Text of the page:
Shepherd writeup
rfc7360-13

As required by RFC 4858, this is the current template for the Document 
Shepherd Write-Up.

Changes are expected over time. This version is dated 24 February 2012.

(1) What type of RFC is being requested (BCP, Proposed Standard,
Internet Standard, Informational, Experimental, or Historic)?  Why
is this the proper type of RFC?  Is this type of RFC indicated in the
title page header?

   Experimental, which is stated in the document header. For a new
   security solution for RADIUS an experimental protocol is the right
   categorization.

(2) The IESG approval announcement includes a Document Announcement
Write-Up. Please provide such a Document Announcement Write-Up. Recent
examples can be found in the "Action" announcements for approved
documents. The approval announcement contains the following sections:

Technical Summary

  This document specifies how the DTLS protocol may be used as a fix
  for security issues RADIUS has, namely authentication and encryption of
  RADIUS packets.  The document also describes how implementations
  of the solution proposal can co-exist with current RADIUS systems.

Working Group Summary

   The solution is a result of a long process in the WG. One of the last
   sticking issue was multiplexing of DTLS and RADIUS over port 1812.
   WG decided against multiplexing and the DTLS can only be used on
   existing RADSEC port. The WG has reached a consensus on the
   entire documented protocol.

Document Quality

   There are two known implementations and one planned (if not
   done already).

   There is no need for MIB or other experts review.

Personnel

   Jouni Korhonen (jouni.nospam@gmail.com) is the document shepherd.
   Benoit Claise (bclaise@cisco.com) is the responsible AD.

(3) Briefly describe the review of this document that was performed by
the Document Shepherd.  If this version of the document is not ready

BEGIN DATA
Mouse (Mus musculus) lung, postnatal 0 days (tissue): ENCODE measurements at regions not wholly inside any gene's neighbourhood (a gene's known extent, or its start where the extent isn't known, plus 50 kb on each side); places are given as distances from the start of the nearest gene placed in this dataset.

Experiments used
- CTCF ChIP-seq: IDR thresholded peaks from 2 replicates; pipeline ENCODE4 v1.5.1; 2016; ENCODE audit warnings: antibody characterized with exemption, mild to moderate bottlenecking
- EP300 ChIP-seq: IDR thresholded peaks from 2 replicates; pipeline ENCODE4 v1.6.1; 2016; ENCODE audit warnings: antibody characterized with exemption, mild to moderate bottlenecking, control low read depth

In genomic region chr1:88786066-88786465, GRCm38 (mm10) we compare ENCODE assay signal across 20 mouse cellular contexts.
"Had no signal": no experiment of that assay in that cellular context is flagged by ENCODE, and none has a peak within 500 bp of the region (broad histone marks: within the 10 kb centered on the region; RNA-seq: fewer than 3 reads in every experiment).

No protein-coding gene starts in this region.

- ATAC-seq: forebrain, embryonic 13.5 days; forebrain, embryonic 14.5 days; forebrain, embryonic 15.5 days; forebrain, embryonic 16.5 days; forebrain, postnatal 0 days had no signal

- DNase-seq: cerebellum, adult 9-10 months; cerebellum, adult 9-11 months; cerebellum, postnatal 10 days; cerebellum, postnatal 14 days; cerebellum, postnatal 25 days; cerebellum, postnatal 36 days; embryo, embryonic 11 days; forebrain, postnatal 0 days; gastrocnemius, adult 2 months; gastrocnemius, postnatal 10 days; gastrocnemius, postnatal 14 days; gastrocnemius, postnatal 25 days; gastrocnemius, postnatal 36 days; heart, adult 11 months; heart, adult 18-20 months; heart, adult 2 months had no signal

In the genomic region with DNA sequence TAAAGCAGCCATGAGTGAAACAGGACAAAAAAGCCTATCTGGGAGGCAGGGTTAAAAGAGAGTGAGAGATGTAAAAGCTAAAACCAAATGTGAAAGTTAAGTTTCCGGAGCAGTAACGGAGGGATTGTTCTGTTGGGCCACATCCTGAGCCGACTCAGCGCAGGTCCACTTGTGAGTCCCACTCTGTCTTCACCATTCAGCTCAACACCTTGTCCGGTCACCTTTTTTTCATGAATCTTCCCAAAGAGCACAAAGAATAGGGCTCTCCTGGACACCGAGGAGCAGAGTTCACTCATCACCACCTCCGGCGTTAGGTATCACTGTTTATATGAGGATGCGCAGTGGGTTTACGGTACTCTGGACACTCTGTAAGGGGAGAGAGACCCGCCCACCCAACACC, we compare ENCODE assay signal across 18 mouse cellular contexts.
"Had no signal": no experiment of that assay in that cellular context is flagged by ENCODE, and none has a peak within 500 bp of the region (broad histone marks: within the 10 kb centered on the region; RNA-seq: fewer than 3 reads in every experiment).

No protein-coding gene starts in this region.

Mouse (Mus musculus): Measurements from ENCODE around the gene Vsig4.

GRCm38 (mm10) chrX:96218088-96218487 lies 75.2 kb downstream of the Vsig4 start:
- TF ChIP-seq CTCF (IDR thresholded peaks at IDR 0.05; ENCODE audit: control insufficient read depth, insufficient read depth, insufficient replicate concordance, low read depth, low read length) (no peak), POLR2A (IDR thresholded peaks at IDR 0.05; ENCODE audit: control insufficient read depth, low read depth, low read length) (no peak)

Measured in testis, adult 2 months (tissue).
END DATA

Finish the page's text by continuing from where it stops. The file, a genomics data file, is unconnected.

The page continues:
for publication, please explain why the document is being forwarded to
the IESG.

   The document shepherd has reviewed the document during its writing
   and the final -09 version. The shepherd thinks the document quality
   is adequate for publication.   Specifically the shepherd acknowledge 
   the good amount of implementations and operational guidance written
   into the document.

(4) Does the document Shepherd have any concerns about the depth or
breadth of the reviews that have been performed?  

   None. The document has received actually more that usually reviews
   also from people not typically active in the WG.

(5) Do portions of the document need review from a particular or from
broader perspective, e.g., security, operational complexity, AAA, DNS,
DHCP, XML, or internationalization? If so, describe the review that
took place.

   The document has received early reviews (through the dir-coor)
   from Sec-Dir, Ops-Dir and Gen-Art. Comments from both reviews have
   been addressed.

(6) Describe any specific concerns or issues that the Document Shepherd
has with this document that the Responsible Area Director and/or the
IESG should be aware of? For example, perhaps he or she is uncomfortable
with certain parts of the document, or has concerns whether there really
is a need for it. In any event, if the WG has discussed those issues and
has indicated that it still wishes to advance the document, detail those
concerns here.

   None.

   A minor note. The document uses RFC2119 language but the RFC2119
   reference is placed into information references. The shepherd thinks this
   is fine, since the document itself is on an experimental track.
   
(7) Has each author confirmed that any and all appropriate IPR
disclosures required for full conformance with the provisions of BCP 78
and BCP 79 have already been filed. If not, explain why.

   Author has confirmed he is not aware of an IPR.

(8) Has an IPR disclosure been filed that references this document?